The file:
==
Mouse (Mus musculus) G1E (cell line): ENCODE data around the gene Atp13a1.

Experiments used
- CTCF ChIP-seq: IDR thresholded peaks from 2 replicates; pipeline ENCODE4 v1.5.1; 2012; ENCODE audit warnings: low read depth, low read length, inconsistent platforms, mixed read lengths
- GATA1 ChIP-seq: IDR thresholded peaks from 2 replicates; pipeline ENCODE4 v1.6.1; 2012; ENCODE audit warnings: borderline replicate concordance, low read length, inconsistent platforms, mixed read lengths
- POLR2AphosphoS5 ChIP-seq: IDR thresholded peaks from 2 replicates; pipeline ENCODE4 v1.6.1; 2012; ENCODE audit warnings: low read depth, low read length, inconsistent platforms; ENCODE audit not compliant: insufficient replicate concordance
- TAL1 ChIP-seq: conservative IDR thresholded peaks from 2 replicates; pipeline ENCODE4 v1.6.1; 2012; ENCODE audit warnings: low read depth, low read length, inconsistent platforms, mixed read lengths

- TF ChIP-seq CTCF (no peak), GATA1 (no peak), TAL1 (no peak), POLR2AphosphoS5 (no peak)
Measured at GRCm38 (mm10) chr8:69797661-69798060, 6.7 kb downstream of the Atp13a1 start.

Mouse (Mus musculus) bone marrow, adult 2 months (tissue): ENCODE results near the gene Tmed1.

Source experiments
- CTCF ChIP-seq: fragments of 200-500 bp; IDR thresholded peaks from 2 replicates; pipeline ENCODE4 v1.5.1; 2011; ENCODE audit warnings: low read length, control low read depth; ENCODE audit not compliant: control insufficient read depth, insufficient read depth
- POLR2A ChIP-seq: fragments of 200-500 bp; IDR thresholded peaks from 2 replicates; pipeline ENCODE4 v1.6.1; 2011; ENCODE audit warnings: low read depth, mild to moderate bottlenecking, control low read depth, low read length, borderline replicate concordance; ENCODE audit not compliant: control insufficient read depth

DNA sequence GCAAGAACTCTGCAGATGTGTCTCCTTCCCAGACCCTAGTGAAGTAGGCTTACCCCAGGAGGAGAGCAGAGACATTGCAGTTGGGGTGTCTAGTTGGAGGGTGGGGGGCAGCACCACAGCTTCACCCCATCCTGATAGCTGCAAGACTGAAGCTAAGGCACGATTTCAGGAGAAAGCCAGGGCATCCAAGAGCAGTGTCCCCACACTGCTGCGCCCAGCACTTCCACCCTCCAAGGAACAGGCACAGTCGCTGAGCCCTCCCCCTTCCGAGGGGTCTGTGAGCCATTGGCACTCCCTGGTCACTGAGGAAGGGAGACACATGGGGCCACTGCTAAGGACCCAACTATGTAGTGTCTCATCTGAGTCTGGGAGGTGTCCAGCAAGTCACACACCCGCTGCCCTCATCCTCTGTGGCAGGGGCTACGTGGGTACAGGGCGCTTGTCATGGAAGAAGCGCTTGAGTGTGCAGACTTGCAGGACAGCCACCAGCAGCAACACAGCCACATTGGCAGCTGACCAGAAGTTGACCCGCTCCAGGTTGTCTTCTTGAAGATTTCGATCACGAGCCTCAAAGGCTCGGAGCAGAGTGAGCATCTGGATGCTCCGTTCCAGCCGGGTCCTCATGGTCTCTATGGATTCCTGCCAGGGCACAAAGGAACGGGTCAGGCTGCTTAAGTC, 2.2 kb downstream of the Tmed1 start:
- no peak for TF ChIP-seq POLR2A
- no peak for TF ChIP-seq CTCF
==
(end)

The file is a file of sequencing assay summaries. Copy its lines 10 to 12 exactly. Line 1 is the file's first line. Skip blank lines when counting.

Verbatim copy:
Source experiments
- CTCF ChIP-seq: fragments of 200-500 bp; IDR thresholded peaks from 2 replicates; pipeline ENCODE4 v1.5.1; 2011; ENCODE audit warnings: low read length, control low read depth; ENCODE audit not compliant: control insufficient read depth, insufficient read depth
- POLR2A ChIP-seq: fragments of 200-500 bp; IDR thresholded peaks from 2 replicates; pipeline ENCODE4 v1.6.1; 2011; ENCODE audit warnings: low read depth, mild to moderate bottlenecking, control low read depth, low read length, borderline replicate concordance; ENCODE audit not compliant: control insufficient read depth